- change ups
Casinos Pay Off In Traverse
Those assigned with bringing jobs, tourists, conventions and businesses to Traverse City said not only haven’t the gaming operations hindered economic development there, but the casinos have added jobs to the local workforce, and helped to make the city even more of a business and travel destination.
Traverse City has hosted two casinos owned by the Grand Traverse Band of Ottawa and Chippewa Indians since 1993. The tribe recently bought the Grand Traverse Resort and Spa, one of the largest resorts in the Midwest, for an undisclosed amount thought to be between $50 million and $75 million. The tribe may move its Turtle Creek Casino to the resort.
Earlier this month, Site Selection magazine named Traverse City the No. 1 small town in the nation for new or expanded businesses. Forty-five businesses either expanded operations there or moved to the city in the past two years. Last year, Traverse ranked third on the Site Selection list. In 2000, it was seventh. So the most recent ranking isn’t a fluke, as the city has steadily moved up the Site Selection ladder.
Charles Blankenship, president of the Traverse Bay Economic Development Corp., an entity that focuses on industrial development, said the detailed strategy community leaders designed 14 years ago to lure businesses there has paid off and was largely responsible for the city’s climb to the top of the ranking.
But at the same time, Blankenship told the Business Journal last week that the casinos haven’t hurt business growth in the area.
“No, it certainly hasn’t slowed development,” he said of the casinos.
“Development has continued. We’re No. 1, so it hasn’t slowed development.”
Deborah Knudsen, president and CEO of the Traverse City Convention and Visitors Bureau, told the Business Journal that the gaming operations have contributed to the upbeat business climate there.
“It’s had a positive effect, not negative. We have not seen anything negative as of yet,” she said. “But that also could be due to the type of destination that we are. We keep trying to tell people in the state that there is a big difference between resort destinations and urban destinations.”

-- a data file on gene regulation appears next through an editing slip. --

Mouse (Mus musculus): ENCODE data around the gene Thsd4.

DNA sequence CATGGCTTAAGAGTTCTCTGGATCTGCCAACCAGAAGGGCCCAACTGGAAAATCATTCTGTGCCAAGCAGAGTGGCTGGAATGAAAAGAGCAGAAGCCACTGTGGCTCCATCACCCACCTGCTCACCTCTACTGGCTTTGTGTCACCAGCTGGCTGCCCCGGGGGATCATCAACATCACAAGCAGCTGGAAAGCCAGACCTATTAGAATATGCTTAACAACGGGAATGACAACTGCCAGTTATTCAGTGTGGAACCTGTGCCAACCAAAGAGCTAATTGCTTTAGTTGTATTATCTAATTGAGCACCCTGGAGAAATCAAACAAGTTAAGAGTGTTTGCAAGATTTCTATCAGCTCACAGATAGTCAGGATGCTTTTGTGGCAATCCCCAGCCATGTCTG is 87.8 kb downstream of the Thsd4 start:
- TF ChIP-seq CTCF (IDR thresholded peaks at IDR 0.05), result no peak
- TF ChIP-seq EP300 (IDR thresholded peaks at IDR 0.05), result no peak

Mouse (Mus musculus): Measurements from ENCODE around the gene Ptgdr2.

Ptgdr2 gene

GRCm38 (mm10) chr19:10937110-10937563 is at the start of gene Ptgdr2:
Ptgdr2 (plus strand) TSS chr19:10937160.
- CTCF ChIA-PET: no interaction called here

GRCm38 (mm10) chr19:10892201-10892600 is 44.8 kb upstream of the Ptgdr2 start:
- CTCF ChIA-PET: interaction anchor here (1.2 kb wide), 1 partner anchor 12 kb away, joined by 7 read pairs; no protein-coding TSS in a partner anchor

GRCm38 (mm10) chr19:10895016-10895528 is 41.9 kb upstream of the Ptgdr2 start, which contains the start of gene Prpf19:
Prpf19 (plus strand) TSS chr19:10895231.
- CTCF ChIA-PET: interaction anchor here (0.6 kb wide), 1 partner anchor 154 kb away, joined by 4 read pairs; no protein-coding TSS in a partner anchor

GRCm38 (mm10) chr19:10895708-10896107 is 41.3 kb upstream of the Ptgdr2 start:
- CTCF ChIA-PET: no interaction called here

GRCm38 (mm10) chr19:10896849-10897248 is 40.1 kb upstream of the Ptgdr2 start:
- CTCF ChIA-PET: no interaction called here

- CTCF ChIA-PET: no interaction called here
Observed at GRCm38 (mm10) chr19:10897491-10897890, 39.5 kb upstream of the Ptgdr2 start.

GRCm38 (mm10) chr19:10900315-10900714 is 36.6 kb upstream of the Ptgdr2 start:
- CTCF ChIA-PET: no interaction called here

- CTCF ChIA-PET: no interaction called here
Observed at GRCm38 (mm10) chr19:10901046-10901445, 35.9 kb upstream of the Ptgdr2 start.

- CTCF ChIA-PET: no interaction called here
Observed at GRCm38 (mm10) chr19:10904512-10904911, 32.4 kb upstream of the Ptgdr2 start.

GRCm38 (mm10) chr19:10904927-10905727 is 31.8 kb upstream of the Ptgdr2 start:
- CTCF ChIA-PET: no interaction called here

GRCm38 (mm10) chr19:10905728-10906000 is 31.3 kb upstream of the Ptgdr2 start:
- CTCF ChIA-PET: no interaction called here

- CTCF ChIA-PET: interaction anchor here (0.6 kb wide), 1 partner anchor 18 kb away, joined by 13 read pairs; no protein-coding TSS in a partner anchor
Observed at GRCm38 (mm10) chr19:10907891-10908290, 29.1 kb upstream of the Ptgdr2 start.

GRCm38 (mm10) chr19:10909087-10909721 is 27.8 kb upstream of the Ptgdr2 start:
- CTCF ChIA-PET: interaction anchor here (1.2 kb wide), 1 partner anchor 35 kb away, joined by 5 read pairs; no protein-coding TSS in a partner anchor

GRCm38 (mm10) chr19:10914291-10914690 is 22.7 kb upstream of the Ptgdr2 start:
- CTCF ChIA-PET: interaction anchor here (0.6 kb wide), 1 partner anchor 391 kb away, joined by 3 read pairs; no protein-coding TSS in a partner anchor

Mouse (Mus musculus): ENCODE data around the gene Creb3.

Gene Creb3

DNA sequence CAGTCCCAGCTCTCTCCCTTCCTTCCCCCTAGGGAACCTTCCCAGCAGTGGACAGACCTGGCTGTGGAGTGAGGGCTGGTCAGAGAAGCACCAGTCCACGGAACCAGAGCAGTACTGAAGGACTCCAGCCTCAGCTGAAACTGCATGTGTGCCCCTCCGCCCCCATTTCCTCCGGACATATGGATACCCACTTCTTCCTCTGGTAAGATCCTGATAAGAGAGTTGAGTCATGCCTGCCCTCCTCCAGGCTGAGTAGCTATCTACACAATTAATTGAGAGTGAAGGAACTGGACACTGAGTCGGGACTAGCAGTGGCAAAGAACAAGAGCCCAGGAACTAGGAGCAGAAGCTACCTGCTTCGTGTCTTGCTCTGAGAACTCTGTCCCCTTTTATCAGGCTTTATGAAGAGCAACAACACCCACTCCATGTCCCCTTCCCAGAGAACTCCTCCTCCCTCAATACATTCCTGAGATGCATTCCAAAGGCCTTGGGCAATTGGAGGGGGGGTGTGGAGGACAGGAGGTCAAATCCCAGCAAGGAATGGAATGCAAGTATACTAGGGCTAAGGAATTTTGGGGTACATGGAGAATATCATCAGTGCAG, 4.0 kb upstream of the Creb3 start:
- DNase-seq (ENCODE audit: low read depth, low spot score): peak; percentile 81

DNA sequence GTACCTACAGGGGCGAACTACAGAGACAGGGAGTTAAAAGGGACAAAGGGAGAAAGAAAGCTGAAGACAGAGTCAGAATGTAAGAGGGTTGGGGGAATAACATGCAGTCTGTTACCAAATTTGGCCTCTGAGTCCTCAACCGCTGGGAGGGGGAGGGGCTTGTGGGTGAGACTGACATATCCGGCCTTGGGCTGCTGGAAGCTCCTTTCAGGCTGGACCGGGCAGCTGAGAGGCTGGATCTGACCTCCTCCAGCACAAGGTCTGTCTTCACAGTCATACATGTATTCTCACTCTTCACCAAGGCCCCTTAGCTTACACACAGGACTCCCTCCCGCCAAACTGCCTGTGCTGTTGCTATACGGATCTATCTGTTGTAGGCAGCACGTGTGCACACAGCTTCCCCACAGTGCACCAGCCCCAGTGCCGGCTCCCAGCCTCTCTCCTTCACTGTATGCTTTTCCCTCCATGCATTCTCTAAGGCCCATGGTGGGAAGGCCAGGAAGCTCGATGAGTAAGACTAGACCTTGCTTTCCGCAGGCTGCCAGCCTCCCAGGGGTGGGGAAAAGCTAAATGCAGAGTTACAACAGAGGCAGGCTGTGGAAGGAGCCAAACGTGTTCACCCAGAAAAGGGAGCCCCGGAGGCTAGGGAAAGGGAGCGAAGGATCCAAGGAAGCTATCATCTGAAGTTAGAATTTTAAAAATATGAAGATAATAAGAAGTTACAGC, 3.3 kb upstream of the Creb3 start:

The tribe and its casinos, Knudsen said, have made three contributions to the city’s growth.
“They have provided a tremendous amount of jobs that would not have been here if it weren’t for them. Secondly, they have provided us with occupancy for hotels during the slower seasons,” she said.
“Thirdly, the casinos have probably brought other development into town. I would say that we’re seeing an addition of a couple of hotels and restaurants in the area that are closer to where the casinos are. We’re seeing developments take place more in the retail, restaurant and hospitality-type area.”
But as Knudsen pointed out, there is a difference between Traverse City and Grand Rapids and, as the old adage says, what might be good for the goose might not be good for the gander. Still, similarities do exist between the two cities.
Traverse City leads the nation in economic development, while GR tops the state in Renaissance Zone developments — meaning both cities actively pursue commerce and both have succeeded.
Traverse City is a travel destination, while GR is working hard to become one. Almost $220 million is being invested in a new convention center to draw more groups here, and the local CVB is spending $1 million on a marketing campaign to lure more tourists here.
What economic effect the proposed gaming operation in Wayland Township will have on both of those efforts and GR business, in general, is yet to be determined. But what is known is that Traverse City has already succeeded as a destination, while local officials are betting heavily that GR will.
“When you bring a concentration of people to any area, then you start getting those hospitality-related entities that make things happen, that give your town life,” said Knudsen.